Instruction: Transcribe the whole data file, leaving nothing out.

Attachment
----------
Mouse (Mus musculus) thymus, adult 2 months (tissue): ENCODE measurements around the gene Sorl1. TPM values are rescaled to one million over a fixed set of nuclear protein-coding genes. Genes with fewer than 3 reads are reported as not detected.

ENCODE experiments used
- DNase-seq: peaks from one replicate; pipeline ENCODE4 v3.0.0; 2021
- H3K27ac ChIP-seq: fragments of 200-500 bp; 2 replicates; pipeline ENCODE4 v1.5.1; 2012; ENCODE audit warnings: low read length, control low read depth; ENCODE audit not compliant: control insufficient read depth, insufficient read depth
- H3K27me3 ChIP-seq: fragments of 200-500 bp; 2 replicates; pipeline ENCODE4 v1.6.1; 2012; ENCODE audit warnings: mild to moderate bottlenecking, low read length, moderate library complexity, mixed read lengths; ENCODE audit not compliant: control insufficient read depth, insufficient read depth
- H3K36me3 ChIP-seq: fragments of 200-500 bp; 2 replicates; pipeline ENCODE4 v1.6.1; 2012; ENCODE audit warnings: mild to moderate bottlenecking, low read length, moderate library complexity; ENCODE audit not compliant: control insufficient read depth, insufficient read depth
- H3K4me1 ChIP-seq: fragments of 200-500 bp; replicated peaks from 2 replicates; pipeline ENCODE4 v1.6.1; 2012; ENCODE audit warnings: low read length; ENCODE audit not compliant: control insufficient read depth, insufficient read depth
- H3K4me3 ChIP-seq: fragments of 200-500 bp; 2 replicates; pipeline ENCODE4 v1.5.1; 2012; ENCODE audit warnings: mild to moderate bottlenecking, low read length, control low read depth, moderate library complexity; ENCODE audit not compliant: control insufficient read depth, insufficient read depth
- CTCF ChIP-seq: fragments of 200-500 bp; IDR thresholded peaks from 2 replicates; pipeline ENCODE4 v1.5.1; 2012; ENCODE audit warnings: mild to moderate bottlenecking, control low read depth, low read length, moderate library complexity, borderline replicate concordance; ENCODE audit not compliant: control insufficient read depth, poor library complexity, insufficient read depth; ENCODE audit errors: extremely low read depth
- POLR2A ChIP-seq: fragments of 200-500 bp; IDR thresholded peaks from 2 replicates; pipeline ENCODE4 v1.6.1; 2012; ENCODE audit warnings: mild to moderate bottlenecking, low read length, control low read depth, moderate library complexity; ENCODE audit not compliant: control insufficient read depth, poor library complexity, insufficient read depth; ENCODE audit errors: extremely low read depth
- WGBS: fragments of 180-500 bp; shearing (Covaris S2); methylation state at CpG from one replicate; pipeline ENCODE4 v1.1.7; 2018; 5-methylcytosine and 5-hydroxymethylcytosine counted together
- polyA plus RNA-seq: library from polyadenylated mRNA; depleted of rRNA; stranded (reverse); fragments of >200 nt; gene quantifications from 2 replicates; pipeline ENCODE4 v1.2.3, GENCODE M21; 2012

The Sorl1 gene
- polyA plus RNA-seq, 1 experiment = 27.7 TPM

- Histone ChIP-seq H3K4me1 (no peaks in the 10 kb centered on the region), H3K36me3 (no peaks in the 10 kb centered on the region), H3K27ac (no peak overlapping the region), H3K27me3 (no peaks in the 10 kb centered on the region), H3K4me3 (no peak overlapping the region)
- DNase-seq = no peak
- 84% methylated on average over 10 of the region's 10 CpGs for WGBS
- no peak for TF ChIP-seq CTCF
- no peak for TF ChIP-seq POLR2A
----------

Mouse (Mus musculus) thymus, adult 2 months (tissue): ENCODE measurements around the gene Sorl1. TPM values are rescaled to one million over a fixed set of nuclear protein-coding genes. Genes with fewer than 3 reads are reported as not detected.

ENCODE experiments used
- DNase-seq: peaks from one replicate; pipeline ENCODE4 v3.0.0; 2021
- H3K27ac ChIP-seq: fragments of 200-500 bp; 2 replicates; pipeline ENCODE4 v1.5.1; 2012; ENCODE audit warnings: low read length, control low read depth; ENCODE audit not compliant: control insufficient read depth, insufficient read depth
- H3K27me3 ChIP-seq: fragments of 200-500 bp; 2 replicates; pipeline ENCODE4 v1.6.1; 2012; ENCODE audit warnings: mild to moderate bottlenecking, low read length, moderate library complexity, mixed read lengths; ENCODE audit not compliant: control insufficient read depth, insufficient read depth
- H3K36me3 ChIP-seq: fragments of 200-500 bp; 2 replicates; pipeline ENCODE4 v1.6.1; 2012; ENCODE audit warnings: mild to moderate bottlenecking, low read length, moderate library complexity; ENCODE audit not compliant: control insufficient read depth, insufficient read depth
- H3K4me1 ChIP-seq: fragments of 200-500 bp; replicated peaks from 2 replicates; pipeline ENCODE4 v1.6.1; 2012; ENCODE audit warnings: low read length; ENCODE audit not compliant: control insufficient read depth, insufficient read depth
- H3K4me3 ChIP-seq: fragments of 200-500 bp; 2 replicates; pipeline ENCODE4 v1.5.1; 2012; ENCODE audit warnings: mild to moderate bottlenecking, low read length, control low read depth, moderate library complexity; ENCODE audit not compliant: control insufficient read depth, insufficient read depth
- CTCF ChIP-seq: fragments of 200-500 bp; IDR thresholded peaks from 2 replicates; pipeline ENCODE4 v1.5.1; 2012; ENCODE audit warnings: mild to moderate bottlenecking, control low read depth, low read length, moderate library complexity, borderline replicate concordance; ENCODE audit not compliant: control insufficient read depth, poor library complexity, insufficient read depth; ENCODE audit errors: extremely low read depth
- POLR2A ChIP-seq: fragments of 200-500 bp; IDR thresholded peaks from 2 replicates; pipeline ENCODE4 v1.6.1; 2012; ENCODE audit warnings: mild to moderate bottlenecking, low read length, control low read depth, moderate library complexity; ENCODE audit not compliant: control insufficient read depth, poor library complexity, insufficient read depth; ENCODE audit errors: extremely low read depth
- WGBS: fragments of 180-500 bp; shearing (Covaris S2); methylation state at CpG from one replicate; pipeline ENCODE4 v1.1.7; 2018; 5-methylcytosine and 5-hydroxymethylcytosine counted together
- polyA plus RNA-seq: library from polyadenylated mRNA; depleted of rRNA; stranded (reverse); fragments of >200 nt; gene quantifications from 2 replicates; pipeline ENCODE4 v1.2.3, GENCODE M21; 2012

The Sorl1 gene
- polyA plus RNA-seq, 1 experiment = 27.7 TPM

- Histone ChIP-seq H3K4me1 (no peaks in the 10 kb centered on the region), H3K36me3 (no peaks in the 10 kb centered on the region), H3K27ac (no peak overlapping the region), H3K27me3 (no peaks in the 10 kb centered on the region), H3K4me3 (no peak overlapping the region)
- DNase-seq = no peak
- 84% methylated on average over 10 of the region's 10 CpGs for WGBS
- no peak for TF ChIP-seq CTCF
- no peak for TF ChIP-seq POLR2A